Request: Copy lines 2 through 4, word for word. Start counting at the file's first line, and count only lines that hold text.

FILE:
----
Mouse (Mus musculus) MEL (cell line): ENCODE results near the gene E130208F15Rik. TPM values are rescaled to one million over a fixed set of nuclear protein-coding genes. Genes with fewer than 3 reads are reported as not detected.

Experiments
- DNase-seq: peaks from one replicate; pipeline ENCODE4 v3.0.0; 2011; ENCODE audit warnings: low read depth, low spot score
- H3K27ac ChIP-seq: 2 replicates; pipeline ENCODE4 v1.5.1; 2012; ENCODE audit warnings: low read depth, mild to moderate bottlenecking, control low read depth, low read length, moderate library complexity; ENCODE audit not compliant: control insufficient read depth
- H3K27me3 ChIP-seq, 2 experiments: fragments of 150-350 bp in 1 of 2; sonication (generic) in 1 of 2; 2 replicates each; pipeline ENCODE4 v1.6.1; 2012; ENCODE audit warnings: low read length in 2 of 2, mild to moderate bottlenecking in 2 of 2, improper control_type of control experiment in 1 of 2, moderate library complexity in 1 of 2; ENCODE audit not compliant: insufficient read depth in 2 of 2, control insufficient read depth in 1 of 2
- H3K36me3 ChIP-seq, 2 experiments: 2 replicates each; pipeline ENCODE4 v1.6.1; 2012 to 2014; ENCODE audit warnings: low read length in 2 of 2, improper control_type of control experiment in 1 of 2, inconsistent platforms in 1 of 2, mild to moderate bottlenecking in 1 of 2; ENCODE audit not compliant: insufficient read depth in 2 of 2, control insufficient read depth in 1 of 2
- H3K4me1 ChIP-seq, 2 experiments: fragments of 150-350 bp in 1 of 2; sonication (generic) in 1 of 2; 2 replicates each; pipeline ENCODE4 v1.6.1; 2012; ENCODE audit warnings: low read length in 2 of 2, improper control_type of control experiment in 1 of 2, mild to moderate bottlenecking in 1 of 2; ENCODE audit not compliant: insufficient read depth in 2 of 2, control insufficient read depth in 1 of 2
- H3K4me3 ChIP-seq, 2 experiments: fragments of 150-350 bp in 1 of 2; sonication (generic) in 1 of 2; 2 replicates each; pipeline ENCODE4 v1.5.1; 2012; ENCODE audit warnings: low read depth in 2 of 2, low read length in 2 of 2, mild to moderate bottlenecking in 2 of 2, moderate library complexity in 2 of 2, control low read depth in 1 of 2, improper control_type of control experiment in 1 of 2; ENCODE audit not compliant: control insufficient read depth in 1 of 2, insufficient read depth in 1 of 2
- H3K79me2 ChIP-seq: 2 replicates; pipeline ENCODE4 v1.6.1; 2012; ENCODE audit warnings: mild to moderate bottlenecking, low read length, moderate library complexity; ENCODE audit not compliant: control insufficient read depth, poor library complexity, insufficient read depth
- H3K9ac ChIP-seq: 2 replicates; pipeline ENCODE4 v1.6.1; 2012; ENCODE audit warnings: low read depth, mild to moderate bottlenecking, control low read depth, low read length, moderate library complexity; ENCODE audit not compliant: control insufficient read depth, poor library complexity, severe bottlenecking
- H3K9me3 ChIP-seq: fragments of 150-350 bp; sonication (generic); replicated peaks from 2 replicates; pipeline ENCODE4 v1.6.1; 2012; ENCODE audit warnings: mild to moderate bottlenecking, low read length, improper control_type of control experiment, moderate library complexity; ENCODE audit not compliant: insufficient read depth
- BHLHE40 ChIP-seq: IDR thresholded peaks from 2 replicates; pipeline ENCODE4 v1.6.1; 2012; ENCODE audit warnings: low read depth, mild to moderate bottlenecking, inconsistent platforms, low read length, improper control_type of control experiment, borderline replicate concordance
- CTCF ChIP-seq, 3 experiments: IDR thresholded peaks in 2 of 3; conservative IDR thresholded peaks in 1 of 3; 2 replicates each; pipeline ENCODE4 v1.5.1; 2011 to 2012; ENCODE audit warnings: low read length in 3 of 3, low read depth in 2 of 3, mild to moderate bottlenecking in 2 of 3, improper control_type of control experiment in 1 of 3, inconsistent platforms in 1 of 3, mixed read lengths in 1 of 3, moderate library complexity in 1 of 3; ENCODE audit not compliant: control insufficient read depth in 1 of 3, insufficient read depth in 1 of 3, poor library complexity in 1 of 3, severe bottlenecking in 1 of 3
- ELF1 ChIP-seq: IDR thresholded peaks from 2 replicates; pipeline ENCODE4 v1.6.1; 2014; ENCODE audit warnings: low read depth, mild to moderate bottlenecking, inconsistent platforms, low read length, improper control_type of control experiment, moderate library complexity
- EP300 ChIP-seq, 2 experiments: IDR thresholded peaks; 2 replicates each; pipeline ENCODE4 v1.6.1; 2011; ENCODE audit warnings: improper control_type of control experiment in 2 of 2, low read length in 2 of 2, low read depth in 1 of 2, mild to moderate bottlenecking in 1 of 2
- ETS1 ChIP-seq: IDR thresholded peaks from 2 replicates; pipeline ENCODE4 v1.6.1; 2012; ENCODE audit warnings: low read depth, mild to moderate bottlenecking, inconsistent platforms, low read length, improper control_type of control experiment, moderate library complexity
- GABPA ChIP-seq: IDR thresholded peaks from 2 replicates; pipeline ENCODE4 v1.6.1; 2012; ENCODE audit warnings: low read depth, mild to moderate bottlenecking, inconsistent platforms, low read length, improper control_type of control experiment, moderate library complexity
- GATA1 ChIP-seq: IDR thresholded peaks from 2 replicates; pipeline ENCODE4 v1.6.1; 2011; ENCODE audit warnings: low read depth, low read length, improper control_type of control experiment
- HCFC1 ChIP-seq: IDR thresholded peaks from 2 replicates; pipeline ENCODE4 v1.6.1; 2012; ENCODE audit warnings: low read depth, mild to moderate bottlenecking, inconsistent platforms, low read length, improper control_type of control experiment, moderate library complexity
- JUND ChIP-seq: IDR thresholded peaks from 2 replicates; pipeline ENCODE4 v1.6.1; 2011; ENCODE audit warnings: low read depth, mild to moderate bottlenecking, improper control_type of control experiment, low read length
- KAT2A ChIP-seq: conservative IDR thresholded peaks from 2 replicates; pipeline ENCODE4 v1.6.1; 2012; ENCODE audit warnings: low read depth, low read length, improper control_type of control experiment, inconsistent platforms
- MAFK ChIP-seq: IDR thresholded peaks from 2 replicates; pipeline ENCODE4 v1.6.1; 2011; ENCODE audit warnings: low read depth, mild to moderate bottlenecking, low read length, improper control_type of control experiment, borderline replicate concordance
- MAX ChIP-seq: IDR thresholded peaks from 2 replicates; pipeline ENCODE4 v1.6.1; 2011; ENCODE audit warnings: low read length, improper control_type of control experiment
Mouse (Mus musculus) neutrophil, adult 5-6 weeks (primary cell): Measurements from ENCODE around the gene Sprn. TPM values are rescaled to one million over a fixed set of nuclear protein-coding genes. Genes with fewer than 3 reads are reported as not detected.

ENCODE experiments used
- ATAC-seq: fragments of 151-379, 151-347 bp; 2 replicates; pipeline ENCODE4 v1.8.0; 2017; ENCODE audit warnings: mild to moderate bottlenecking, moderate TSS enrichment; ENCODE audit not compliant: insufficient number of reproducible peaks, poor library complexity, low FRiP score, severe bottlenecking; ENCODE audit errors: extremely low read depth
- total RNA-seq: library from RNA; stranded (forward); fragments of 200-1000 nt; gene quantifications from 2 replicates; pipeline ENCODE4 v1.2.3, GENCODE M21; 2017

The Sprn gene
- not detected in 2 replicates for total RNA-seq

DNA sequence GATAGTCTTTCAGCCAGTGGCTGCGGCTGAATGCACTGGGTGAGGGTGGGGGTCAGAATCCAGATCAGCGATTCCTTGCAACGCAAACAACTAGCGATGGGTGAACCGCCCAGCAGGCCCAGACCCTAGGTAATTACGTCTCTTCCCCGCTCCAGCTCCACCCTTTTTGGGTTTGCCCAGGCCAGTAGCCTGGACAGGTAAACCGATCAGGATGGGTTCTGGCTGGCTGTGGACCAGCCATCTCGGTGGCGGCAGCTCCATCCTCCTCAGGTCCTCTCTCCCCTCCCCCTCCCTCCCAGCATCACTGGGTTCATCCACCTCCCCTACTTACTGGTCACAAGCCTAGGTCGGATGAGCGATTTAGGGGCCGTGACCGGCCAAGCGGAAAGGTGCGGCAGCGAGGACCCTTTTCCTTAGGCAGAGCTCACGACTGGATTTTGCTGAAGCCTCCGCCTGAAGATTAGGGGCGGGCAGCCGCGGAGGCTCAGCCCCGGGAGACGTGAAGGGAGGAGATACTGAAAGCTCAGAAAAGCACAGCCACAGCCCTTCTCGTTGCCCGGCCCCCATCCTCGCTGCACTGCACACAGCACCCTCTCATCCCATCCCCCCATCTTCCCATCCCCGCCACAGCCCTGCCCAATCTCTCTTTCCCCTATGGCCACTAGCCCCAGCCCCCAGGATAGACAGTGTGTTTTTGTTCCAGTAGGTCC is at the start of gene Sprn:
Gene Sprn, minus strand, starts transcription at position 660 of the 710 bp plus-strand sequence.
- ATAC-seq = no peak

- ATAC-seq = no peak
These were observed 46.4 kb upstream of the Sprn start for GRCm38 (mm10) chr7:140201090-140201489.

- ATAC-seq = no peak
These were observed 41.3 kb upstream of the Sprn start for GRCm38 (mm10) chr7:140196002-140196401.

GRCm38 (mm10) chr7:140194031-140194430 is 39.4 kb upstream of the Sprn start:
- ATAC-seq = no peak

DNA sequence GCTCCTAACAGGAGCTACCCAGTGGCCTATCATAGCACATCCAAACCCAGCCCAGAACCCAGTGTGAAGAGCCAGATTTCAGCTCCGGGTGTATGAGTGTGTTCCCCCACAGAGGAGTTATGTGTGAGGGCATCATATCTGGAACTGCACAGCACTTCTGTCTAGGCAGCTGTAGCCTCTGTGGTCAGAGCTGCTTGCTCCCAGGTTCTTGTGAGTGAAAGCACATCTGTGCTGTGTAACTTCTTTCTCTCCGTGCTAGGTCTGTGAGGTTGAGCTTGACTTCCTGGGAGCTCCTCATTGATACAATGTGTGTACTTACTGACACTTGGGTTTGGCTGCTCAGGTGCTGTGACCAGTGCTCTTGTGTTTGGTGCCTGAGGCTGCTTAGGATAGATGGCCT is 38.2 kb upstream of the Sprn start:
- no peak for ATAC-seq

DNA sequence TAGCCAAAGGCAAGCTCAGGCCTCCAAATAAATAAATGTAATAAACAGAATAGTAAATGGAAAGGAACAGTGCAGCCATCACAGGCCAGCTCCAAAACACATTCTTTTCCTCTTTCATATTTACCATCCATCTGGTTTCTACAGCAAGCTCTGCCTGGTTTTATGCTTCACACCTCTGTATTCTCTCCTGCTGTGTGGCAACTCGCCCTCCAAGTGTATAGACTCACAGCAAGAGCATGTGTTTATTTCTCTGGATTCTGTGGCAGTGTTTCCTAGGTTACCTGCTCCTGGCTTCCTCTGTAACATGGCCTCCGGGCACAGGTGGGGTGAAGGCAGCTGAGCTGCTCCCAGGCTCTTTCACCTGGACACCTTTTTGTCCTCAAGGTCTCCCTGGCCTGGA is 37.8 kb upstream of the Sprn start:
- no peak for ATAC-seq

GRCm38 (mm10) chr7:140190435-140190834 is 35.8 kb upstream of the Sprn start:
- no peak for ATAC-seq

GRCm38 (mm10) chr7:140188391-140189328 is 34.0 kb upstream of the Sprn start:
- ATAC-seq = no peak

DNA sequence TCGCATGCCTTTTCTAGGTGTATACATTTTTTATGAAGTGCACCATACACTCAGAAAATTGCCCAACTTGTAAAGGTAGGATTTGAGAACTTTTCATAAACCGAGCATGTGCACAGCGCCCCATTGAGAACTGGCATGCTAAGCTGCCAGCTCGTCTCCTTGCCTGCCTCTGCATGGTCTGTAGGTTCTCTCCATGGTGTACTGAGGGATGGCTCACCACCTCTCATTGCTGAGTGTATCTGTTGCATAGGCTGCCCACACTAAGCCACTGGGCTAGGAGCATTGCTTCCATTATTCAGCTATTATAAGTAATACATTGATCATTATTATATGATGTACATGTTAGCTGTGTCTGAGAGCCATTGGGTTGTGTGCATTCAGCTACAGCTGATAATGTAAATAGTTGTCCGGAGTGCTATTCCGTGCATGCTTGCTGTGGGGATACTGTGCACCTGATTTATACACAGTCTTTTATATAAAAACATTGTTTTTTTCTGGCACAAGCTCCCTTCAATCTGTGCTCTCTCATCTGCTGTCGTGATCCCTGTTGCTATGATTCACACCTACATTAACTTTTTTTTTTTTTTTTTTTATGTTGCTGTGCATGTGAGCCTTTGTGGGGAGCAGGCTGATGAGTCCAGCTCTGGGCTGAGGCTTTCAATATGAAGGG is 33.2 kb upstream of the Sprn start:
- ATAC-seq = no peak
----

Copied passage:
Experiments
- DNase-seq: peaks from one replicate; pipeline ENCODE4 v3.0.0; 2011; ENCODE audit warnings: low read depth, low spot score
- H3K27ac ChIP-seq: 2 replicates; pipeline ENCODE4 v1.5.1; 2012; ENCODE audit warnings: low read depth, mild to moderate bottlenecking, control low read depth, low read length, moderate library complexity; ENCODE audit not compliant: control insufficient read depth